17. The wave that knows its nature, of calm and cool water only, thinks no more of its being a fluctuating wave (so the man that knows himself as Brahma, thinks no longer of his frail and mortal state).

18. The conception of the undulation of the divine spirit, from the fluctuating appearance of creation, is a mistaking of the calmness of the Divine nature; the fluctuation belongs to the powers residing in the Divinity.

19. The vacuous Intellect never forsakes its tranquillity; and the variety of knowledge that rises in it, like the varying train of dreams, is attributable to the mind, which they call Brahma or the great progenitor of all.

20. Thus the prime lord of creatures, was the formless and undecaying mind; it was of intellectual form like an imaginary being, and supposed as the cause of all.

21. Who says "thou art nothing," that saying is like the word gold, which has no form of itself, but whose purity is gold.

22. The increate Brahma, being of an intellectual and vacuous form, and an imaginary body endued with volition, appeared as the prime Ego or a personal being, and containing the world in his person.

23. It is the empty void of the Intellect, which displays these wonders that are known to constitute the continued bustle, of the alternate creation, sustentation, and destruction of the world.

24. The clear and increate light, to which the intellect evolves itself of its own accord; and which bears resemblance to the evolution of airy dreams from the mind; is termed the first father of all. (Light was the first work of God, or coeternal with the Eternal spirit. "Hail holy

light, ofspring of Heav'n first-born, Or of th' Eternal Coeternal beam". Milton).

25. As a wave assumes one form or other, and rolls on interminably over the vast expanse of the sea; so runs the heavenly mind, in the forms of the revolving creations and their dissolutions.

26. The light of the intellectual vacuum, which passes under the name of Virat; is of the same mind as Brahma, and stretches out the creation, like a castle or city of imagination.

27. Virat is the combined form of the triple states of waking, dreaming and sleep; the two first are analogous to the creation and supportance of the universe, and the last is similar to the utter darkness of dissolution.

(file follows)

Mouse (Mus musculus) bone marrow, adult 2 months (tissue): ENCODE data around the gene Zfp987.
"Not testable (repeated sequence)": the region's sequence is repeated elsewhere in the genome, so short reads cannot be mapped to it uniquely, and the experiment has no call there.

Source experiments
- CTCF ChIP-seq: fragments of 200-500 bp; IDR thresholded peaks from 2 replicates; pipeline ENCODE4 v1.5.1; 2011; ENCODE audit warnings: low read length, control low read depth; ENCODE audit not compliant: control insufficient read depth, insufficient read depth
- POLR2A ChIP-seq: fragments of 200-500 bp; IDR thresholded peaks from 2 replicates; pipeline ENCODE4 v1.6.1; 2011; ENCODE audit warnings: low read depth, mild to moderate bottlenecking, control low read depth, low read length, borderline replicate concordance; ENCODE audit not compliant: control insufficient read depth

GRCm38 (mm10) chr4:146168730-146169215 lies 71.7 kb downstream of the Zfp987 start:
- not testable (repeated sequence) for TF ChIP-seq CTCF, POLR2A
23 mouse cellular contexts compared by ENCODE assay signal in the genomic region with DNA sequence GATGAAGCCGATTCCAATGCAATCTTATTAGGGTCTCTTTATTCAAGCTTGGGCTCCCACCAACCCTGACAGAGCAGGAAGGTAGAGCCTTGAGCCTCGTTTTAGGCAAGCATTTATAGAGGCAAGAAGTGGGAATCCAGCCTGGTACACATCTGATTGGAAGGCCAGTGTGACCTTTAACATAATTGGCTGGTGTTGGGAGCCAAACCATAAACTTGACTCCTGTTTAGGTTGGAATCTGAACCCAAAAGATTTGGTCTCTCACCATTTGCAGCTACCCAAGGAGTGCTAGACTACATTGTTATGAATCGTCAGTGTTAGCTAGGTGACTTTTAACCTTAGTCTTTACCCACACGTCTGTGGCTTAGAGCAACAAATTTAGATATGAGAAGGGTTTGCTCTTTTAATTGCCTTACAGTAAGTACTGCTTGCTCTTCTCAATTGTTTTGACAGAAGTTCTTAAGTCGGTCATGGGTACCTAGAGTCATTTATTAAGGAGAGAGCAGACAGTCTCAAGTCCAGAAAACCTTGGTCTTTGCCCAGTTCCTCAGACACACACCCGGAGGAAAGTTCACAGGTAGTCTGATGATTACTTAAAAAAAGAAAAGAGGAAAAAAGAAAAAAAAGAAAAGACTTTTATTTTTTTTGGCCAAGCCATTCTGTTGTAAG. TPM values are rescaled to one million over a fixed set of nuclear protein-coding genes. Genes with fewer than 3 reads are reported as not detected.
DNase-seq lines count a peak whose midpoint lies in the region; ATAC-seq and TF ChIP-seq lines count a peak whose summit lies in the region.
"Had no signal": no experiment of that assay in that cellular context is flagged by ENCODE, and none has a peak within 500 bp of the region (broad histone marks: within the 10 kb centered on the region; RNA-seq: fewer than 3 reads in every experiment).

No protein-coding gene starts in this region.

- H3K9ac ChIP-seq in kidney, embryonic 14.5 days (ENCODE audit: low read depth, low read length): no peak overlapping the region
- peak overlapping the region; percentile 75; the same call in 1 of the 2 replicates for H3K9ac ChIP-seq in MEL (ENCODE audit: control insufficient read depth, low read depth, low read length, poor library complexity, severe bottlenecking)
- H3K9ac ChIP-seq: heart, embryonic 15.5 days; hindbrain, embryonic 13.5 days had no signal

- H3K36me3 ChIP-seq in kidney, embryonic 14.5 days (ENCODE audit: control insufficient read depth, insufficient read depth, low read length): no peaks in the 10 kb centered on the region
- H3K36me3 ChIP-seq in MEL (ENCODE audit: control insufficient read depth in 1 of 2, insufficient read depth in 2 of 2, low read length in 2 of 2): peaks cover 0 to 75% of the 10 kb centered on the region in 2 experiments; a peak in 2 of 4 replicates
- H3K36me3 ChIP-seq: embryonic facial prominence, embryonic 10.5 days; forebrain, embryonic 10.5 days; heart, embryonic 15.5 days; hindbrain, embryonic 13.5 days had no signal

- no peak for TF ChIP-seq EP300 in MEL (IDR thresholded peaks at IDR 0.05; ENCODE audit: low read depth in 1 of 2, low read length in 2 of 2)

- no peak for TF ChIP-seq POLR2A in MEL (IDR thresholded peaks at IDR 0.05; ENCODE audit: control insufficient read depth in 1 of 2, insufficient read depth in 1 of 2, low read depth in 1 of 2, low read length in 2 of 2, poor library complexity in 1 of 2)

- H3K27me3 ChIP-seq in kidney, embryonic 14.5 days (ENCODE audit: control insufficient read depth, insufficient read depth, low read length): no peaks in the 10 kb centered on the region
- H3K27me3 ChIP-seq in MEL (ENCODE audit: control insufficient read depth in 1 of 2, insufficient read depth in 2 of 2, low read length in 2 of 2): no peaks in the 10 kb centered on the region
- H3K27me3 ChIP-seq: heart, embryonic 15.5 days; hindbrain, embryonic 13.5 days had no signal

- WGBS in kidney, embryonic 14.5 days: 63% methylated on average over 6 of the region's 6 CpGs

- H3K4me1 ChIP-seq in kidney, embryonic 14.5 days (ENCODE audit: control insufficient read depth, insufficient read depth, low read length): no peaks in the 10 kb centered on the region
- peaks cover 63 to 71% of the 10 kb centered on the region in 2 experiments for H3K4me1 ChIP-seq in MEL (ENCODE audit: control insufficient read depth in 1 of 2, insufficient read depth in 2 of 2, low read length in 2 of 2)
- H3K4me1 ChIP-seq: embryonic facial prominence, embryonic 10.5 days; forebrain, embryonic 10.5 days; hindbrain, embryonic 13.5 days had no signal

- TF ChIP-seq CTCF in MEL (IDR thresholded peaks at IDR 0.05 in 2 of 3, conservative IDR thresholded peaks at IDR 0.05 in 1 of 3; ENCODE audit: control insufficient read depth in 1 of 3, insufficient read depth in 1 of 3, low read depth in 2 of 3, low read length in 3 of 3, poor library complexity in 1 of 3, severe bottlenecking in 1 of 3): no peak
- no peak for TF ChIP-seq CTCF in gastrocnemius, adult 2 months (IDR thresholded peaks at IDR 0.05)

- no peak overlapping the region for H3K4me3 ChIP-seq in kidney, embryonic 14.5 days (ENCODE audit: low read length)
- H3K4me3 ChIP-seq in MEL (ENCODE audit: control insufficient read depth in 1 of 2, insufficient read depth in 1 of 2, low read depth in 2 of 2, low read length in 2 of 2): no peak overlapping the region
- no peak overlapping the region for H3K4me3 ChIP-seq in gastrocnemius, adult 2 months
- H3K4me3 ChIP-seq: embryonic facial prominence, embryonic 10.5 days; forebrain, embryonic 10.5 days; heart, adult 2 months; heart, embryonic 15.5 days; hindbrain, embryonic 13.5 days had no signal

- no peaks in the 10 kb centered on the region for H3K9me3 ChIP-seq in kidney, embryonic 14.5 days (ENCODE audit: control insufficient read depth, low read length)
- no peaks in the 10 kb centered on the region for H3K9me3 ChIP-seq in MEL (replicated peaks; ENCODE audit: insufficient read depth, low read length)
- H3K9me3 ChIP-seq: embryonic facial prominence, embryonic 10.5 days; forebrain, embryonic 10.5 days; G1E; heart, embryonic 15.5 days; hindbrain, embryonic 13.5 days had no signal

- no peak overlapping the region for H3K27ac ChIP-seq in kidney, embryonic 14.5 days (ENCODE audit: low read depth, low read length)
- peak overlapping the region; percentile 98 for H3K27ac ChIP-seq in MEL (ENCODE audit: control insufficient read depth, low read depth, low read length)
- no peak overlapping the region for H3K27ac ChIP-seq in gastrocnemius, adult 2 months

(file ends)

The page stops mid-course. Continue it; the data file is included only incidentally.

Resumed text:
28. From the chaotic state of his dissolution, there sprang light and darkness (in the forms of days and nights), like dark and white hairs growing on his head; and the rotations of time resembling the joints of his body.

29. His mouth represented the fire, his head the upper sky, and the air below his navel; his foot-stool was the earth, his eyes were the sun and moon, and the east and west were his two ears. In this manner did the Lord Virat manifest himself, in the imagination of his mind (Virat represents the concrete universe).

30. Thus did the expanded vacuous form of Virat, represent the whole visible world in his ideal person; which was a figure of his own imagination, as any of the unsubstantial forms of our dream or fancy.

31. Whatever is thought of in the vacuity of the Intellect, the same comes to be vividly exhibited therein; such is verily the form of this world, which we conceive in our self.

32. Virat is verily an aeriform being in himself, and appears to be as wide extended as the vast extent of the universe; and is in his own nature, like a city or mountain, that we see in our dreams.

33. Whatever one thinks himself to be, he conceives in him to have become the same, without his actually being as such, so an actor is seen to play his part in dream, from the concept of his acting on the stage.

34. Whatever be the tenets of the Vedanta, Buddhism, Sankhya and Saugata systems of the philosophy; and whatsoever may be the doctrine of Tryaksha, Pashupati and other propounders of Agama sastras; they all agree in acknowledging Brahma, as the giver of the boons that they respectively desire; and all of them obtain the particular object of bliss from the same. Such is the glory of the great God, whose soul fills all bodies, and whose bounty supports them all (lit., whose body comprehends the whole).*

* The founder of Vedanta was Vyasa, of Buddhism—Buddha, of Sankhya—Kapila, of Saugata—Patanjali. Tryaksha, Pashupati and Bhairana were professors of Agama tantras.